- A useful measure is the so-called “explained variance,” which can be calculated from the eigenvalues.
- The explained variance tells us how much information (variance) can be attributed to each of the principal components.

`tot = sum(eig_vals) `

print("\n",tot)

var_exp = [(i / tot)*100 for i in sorted(eig_vals, reverse=True)] print("\n\n1. Variance Explained\n",var_exp)

cum_var_exp = np.cumsum(var_exp)

print("\n\n2. Cumulative Variance Explained\n",cum_var_exp) print("\n\n3. Percentage of variance the first two principal components each contain\n ",var_exp[0:2])

print("\n\n4. Percentage of variance the first two principal components together contain\n",sum(var_exp[0:2]))

# 4. Construct the projection matrix W from the selected k eigenvectors

- Projection matrix will be used to transform the Iris data onto the new feature subspace or we say newly transformed data set with reduced dimensions.
- It is a matrix of our concatenated top k Eigenvectors.

Here, we are reducing the 4-dimensional feature space to a 2-dimensional feature subspace, by choosing the “top 2” Eigenvectors with the highest Eigenvalues to construct our d×k-dimensional Eigenvector matrix W.

`print(eig_pairs[0][1]) `

print(eig_pairs[1][1])

matrix_w = np.hstack((eig_pairs[0][1].reshape(4,1), eig_pairs[1][1].reshape(4,1)))

#hstack: Stacks arrays in sequence horizontally (column wise). print('Matrix W:\n', matrix_w)

# 5. Projection Onto the New Feature Space

In this last step, we will use the 4×2-dimensional projection matrix W to transform our samples onto the new subspace via the equation Y=X×W, where the output matrix Y will be a 150×2 matrix of our transformed samples.

`Y = X_std.dot(matrix_w) `

principalDf = pd.DataFrame(data = Y , columns = ['principal component 1', 'principal component 2'])

principalDf.head()

Now let’s combine the target class variable which we separated in the very beginning of the post.

`finalDf = pd.concat([principalDf,pd.DataFrame(y,columns = ['species'])], axis = 1) `

finalDf.head()

# Visualize 2D Projection

Use a PCA projection to 2d to visualize the entire data set. You should plot different classes using different colours or shapes. Classes should be well-separated from each other.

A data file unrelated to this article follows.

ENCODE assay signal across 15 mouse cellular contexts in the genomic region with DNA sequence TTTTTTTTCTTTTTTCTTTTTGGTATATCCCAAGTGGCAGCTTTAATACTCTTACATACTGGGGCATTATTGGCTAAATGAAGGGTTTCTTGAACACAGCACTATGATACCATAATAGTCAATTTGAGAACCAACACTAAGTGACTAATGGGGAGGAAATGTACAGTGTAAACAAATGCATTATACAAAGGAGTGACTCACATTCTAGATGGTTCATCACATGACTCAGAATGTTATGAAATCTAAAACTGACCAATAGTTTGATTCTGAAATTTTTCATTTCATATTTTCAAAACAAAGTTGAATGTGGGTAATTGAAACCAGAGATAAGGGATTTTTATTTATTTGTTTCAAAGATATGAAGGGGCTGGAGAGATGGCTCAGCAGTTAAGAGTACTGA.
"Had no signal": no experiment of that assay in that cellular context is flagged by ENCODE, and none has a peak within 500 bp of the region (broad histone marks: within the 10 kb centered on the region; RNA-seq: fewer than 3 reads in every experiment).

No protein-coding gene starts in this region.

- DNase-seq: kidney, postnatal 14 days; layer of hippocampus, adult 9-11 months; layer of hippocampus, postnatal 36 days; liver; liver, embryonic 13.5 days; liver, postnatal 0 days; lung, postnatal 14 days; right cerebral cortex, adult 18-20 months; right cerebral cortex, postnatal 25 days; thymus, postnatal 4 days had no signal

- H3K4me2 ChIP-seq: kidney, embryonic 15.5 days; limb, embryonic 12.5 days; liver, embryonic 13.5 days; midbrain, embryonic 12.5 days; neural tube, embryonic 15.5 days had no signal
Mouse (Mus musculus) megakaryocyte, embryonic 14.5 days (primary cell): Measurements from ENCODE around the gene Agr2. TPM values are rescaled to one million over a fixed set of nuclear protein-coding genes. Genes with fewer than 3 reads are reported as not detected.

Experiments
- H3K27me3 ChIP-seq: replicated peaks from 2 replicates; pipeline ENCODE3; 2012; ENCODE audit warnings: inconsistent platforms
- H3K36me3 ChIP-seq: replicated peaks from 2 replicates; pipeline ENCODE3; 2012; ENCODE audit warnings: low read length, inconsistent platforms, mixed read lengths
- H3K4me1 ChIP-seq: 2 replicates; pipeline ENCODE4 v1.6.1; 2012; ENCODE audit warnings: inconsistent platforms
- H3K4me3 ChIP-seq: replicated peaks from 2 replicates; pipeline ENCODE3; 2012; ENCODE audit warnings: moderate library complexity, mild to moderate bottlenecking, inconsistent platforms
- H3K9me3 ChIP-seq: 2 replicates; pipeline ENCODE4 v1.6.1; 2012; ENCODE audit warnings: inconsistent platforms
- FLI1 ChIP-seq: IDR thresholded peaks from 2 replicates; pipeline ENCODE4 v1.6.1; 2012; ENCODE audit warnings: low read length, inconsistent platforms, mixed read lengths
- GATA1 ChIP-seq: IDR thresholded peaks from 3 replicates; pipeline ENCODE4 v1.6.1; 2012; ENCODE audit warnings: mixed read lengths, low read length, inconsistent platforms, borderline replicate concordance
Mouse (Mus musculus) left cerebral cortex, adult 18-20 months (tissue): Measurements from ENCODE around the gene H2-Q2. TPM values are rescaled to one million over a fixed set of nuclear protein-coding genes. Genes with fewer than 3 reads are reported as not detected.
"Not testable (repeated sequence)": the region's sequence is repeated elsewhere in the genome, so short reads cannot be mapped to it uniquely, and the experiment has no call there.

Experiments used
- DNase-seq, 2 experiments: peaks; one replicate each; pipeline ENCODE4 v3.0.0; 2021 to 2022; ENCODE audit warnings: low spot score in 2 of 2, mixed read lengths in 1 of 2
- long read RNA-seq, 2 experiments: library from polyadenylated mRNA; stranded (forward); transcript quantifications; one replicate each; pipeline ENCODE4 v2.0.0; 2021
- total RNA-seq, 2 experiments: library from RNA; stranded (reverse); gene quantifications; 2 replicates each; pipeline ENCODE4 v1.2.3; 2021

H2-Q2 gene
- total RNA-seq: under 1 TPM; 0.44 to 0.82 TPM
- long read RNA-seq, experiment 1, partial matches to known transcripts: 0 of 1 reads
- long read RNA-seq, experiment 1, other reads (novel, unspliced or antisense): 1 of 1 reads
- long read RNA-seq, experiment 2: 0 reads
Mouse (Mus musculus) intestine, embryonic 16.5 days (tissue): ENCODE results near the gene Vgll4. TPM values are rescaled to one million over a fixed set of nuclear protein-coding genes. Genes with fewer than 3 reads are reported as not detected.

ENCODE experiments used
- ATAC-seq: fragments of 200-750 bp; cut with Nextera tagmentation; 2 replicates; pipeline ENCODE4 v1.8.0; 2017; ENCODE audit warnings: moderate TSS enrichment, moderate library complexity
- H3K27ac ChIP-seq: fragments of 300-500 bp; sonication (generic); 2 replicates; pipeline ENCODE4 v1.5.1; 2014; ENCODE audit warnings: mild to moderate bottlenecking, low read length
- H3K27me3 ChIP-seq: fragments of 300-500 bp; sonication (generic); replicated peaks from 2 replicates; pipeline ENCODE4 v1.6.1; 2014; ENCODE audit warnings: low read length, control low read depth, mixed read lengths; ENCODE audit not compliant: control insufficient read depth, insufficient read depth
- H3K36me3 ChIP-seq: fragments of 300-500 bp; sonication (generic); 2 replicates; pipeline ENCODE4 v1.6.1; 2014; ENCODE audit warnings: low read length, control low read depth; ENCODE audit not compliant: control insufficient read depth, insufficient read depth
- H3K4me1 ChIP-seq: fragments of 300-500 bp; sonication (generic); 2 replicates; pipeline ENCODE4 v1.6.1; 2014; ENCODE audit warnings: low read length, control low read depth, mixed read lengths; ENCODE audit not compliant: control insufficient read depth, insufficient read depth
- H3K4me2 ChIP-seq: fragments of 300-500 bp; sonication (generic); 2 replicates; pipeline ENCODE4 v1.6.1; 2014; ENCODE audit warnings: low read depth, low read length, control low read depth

`fig = plt.figure(figsize = (8,5)) `

ax = fig.add_subplot(1,1,1)

ax.set_xlabel('Principal Component 1', fontsize = 15) ax.set_ylabel('Principal Component 2', fontsize = 15) ax.set_title('2 Component PCA', fontsize = 20)

targets = ['Iris-setosa', 'Iris-versicolor', 'Iris-virginica'] colors = ['r', 'g', 'b']

for target, color in zip(targets,colors):

indicesToKeep = finalDf['species'] == target ax.scatter(finalDf.loc[indicesToKeep, 'principal component 1'] , finalDf.loc[indicesToKeep, 'principal component 2'] , c = color , s = 50) ax.legend(targets) ax.grid()

# Use of Python Libraries to directly compute Principal Components

Alternatively, there are direct libraries in python which compute the principal components directly and no need to do all the above computations. The above-mentioned steps were to give you an understanding of how everything works.

pca = PCA(n_components=2)

# Here we can also give the percentage as a paramter to the PCA function as pca = PCA(.95). .95 means that we want to include 95% of the variance. Hence PCA will return the no of components which describe 95% of the variance. However we know from above computation that 2 components are enough so we have passed the 2 components.principalComponents = pca.fit_transform(X_std)

principalDf = pd.DataFrame(data = principalComponents , columns = ['principal component 1', 'principal component 2'])principalDf.head(5) # prints the top 5 rows

`finalDf = pd.concat([principalDf, finalDf[['species']]], axis = 1) finalDf.head(5)`

Together, the first two principal components contain 95.80% of the information. The first principal component contains 72.77% of the variance and the second principal component contains 23.03% of the variance. The third and fourth principal component contained the rest of the variance of the data set.

So that’s all about Principal Component Analysis. In my next post, I will write about how PCA speed-up the Machine Learning Algorithms and do the comparison analysis with and without PCA.

Hope it has given you a good understanding of the concept behind PCA. Please share your thoughts/ideas using the comment section below. You may also contact me using the Contact Link.

*Originally published at **http://ashutoshtripathi.com** on July 11, 2019.*